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All Alone in Arch Canyon | Re-Ruined #2

Perched on my little knoll in the middle of the road, I was happy that the night passed mostly windlessly so I could get some much needed sleep after the last couple of nights where I got almost none. Having gone to bed with clouds in the sky, but with a forecast of clear skies each day, I hoped that morning would bring a beautiful sunrise, followed by clearing. As such, I was up way too early.

Light on the horizon, but way too early. Shouldn't have gotten up.

My alarm - set for a Pacific Time sunrise, rather than Mountain Time - got me up more than an hour before I needed to be down the ladder, so after a few shots I headed back under the covers for a few minutes.

Likewise, when I looked up and saw some color, I closed my eyes for just a few more minutes. Except that it was a few more than a few more.

Nice color. Should have gotten up.

Having made the "no breakfast" mistake the previous morning, when I did climb down out of the tent after the sun was completely up and over Comb Ridge, I prepped a big bowl of cereal - enjoying it as I looked over the landscape; wondering what I should do first on this beautiful spring day.

The answer - obviously - was first to get down off this crazy trail to Hotel Rock, so after stowing all my gear, I gingerly made my way down the trail.

Easier when you're not worried that your front skid is going to fall off because it's missing two bolts.

The easy part.

I always find downhill more difficult than up - I think because I can't see the obstacles and drops as easily over the hood in that direction - so I was glad to be down with only a few places where I had to get out to spot myself. And now, I had a decision to make - turn north to Monarch Cave, or head south to Arch Canyon?

Ultimately, I figured that the light would be better in both locations if I ran Arch Canyon first, so that's the way I headed - hopefully early enough that I'd be the only one on the - what I was sure was a - popular route.

The mouth of arch canyon is choked in Cottonwood trees. Leafless now, they were a beautiful silver.

Note: Visiting Arch Canyon requires a pass. For more information, check out BLM Utah Cedar Mesa Permits and Passes Information.

None of the road up Arch Canyon is particularly difficult, but the entire length twists and turns up the valley, slowing what could otherwise be a very fast trail. I was ready to take it easy anyway, and not far from the mouth of the canyon I pulled to the side of the road for the first of a dozen or more stops: Arch Canyon Ruins.

Protect and preserve for future generations.

Being signed, these ruins were predictably in pretty bad shape - try as we might, humans have a hard time with the concept of protect ad preserve. Still, it was fun to imagine what this site must have once been, the towering wall of sandstone providing protection for a small village below.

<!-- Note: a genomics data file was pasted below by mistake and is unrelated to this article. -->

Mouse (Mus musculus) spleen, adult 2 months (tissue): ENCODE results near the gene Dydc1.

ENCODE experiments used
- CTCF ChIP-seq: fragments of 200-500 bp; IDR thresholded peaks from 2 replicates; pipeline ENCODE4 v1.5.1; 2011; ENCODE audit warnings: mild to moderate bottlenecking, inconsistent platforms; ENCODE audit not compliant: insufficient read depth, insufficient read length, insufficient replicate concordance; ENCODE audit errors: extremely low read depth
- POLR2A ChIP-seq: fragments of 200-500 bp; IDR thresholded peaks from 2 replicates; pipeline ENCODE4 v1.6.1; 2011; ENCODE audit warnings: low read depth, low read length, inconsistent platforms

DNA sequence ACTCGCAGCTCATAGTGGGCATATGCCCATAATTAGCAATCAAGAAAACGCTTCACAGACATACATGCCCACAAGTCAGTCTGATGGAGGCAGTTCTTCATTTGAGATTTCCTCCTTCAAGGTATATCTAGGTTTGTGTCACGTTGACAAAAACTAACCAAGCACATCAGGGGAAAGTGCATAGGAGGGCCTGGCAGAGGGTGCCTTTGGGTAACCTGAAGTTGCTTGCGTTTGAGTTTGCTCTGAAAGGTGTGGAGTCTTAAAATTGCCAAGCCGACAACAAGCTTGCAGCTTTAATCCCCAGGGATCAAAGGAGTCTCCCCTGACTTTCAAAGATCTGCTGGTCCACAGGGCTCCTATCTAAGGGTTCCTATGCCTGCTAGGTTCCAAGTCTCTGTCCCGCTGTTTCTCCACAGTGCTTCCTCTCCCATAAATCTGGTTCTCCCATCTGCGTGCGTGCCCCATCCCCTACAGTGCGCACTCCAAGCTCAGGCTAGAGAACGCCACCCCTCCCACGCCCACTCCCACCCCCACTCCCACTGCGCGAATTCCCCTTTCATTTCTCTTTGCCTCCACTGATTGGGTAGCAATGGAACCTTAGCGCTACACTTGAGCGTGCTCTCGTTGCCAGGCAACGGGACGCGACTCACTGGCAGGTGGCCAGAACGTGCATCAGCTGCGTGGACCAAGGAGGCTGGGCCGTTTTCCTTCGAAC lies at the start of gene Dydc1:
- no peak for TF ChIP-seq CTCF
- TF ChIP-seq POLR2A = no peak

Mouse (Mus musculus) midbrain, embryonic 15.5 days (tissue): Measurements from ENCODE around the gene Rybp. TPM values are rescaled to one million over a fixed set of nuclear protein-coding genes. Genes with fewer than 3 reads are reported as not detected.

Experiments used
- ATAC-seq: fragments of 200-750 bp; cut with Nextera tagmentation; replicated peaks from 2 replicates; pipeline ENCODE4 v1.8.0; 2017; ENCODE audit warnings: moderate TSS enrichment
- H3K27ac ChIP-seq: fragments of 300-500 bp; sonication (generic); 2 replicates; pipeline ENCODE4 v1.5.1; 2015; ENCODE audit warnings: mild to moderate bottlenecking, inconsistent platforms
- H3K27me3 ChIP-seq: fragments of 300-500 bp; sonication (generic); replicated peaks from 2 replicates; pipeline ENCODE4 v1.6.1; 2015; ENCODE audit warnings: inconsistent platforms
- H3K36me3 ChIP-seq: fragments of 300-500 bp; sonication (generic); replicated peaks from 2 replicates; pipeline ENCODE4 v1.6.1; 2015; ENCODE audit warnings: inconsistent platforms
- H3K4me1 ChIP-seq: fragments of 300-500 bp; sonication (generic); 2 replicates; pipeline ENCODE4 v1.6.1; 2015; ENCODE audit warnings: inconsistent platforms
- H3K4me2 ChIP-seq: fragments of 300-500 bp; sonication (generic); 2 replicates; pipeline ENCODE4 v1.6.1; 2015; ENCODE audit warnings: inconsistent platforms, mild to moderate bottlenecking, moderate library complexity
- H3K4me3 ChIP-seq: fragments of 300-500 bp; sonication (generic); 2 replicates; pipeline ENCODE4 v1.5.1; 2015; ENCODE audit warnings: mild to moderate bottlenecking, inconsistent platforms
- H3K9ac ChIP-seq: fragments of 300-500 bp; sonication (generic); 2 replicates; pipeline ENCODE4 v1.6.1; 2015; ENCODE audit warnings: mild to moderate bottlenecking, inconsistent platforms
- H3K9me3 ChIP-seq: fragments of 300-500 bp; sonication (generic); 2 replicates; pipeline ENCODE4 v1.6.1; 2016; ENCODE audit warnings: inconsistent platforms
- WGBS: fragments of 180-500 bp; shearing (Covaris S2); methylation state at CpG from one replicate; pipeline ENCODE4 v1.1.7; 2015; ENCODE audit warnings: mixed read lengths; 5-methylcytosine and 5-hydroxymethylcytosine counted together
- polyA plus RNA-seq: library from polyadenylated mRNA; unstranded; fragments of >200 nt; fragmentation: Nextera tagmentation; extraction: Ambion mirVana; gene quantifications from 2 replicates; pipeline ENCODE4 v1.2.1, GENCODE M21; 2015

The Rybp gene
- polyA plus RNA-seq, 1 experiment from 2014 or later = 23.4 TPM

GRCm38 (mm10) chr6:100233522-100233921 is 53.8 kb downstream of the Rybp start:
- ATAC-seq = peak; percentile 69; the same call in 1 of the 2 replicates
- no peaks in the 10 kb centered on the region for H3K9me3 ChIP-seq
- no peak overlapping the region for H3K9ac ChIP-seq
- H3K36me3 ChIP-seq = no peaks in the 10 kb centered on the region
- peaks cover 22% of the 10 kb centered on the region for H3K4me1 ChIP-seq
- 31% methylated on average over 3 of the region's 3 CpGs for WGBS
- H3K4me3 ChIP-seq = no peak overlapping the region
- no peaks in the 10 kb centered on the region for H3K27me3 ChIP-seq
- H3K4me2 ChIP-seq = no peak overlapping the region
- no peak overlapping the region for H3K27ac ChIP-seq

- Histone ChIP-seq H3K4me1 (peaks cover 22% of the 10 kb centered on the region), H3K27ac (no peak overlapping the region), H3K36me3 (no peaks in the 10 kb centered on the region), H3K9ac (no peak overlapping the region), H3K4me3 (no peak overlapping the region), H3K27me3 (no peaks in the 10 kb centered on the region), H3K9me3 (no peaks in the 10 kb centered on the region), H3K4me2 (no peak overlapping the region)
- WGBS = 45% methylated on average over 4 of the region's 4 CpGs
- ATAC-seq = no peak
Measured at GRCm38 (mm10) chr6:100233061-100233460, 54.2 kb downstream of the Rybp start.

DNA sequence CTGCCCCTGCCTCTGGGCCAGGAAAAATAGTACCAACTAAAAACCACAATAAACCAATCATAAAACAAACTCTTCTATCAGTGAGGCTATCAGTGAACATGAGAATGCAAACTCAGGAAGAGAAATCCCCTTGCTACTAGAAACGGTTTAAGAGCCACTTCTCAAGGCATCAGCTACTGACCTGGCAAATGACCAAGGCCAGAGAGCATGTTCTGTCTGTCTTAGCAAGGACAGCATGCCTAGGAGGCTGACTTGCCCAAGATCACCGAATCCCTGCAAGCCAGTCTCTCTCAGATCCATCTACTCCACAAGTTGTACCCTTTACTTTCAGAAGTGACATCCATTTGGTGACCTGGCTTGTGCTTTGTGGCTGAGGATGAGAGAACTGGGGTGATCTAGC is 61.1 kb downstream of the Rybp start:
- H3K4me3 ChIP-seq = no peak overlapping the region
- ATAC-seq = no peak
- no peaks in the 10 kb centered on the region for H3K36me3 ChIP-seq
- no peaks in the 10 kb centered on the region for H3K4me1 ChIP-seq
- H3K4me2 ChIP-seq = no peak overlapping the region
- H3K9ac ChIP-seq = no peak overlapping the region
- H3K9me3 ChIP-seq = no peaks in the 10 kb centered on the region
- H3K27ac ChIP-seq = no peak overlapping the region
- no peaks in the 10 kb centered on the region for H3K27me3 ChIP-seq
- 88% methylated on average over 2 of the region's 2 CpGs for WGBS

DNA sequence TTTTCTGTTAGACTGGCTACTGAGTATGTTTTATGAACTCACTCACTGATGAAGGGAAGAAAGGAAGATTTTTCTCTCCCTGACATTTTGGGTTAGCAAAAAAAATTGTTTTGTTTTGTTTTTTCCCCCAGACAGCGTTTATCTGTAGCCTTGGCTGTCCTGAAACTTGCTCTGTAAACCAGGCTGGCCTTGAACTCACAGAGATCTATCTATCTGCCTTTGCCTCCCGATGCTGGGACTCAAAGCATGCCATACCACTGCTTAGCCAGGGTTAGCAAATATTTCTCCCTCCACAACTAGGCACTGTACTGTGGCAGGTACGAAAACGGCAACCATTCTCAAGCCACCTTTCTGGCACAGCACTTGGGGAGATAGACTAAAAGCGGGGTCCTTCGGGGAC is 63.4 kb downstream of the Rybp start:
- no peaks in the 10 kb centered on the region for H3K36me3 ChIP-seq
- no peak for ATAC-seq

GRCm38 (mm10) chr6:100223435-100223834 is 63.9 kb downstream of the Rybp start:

The largest ruin. The hole in the wall used to support a log that spanned the interior and supported the floor of a second story.

A circular structure, nearly gone.

I really liked the stripes on the sandstone.

A long, low structure with many footprints on the walls themselves.

In addition to the ruins, this site also contained several petroglyphs etched into the sandstone wall. These ranged from geometric shapes to wonderful handprints, though - predictably there were also several modern scratching's as well.

Owl eyes.


A family?

Notice below the handprints - the sandstone has been smoothed by modern visitors, destroying the glyphs. Then, someone etched in new markings. Classy.

From the Arch Canyon Ruins, headed back to the truck and pointed myself up canyon. Despite my disappointment around the state of the ruins, I was actually having a great time - extremely glad to have the canyon to myself, and happy that I'd opted to come this way first thing in the morning.

Winding my way through the stone monuments.

As I made my way north - always my preferred direction of travel, since it puts the sun at my back - I found myself constantly craning around the cab of the truck, peering up at the cliffs in search of more ruins. Surely, in a location such as this, the marked ruins near the mouth of the canyon were not the only ones to be seen. Soon, my attention was rewarded as I spotted a line of cliff dwellings along the wall to my east. Thankfully, these - and all the remaining ruins I found - were unmarked, saving them from the destructive forces of UTV drivers. I got out to explore.

Just above the treeline, I spotted a well-camouflaged row of ruins.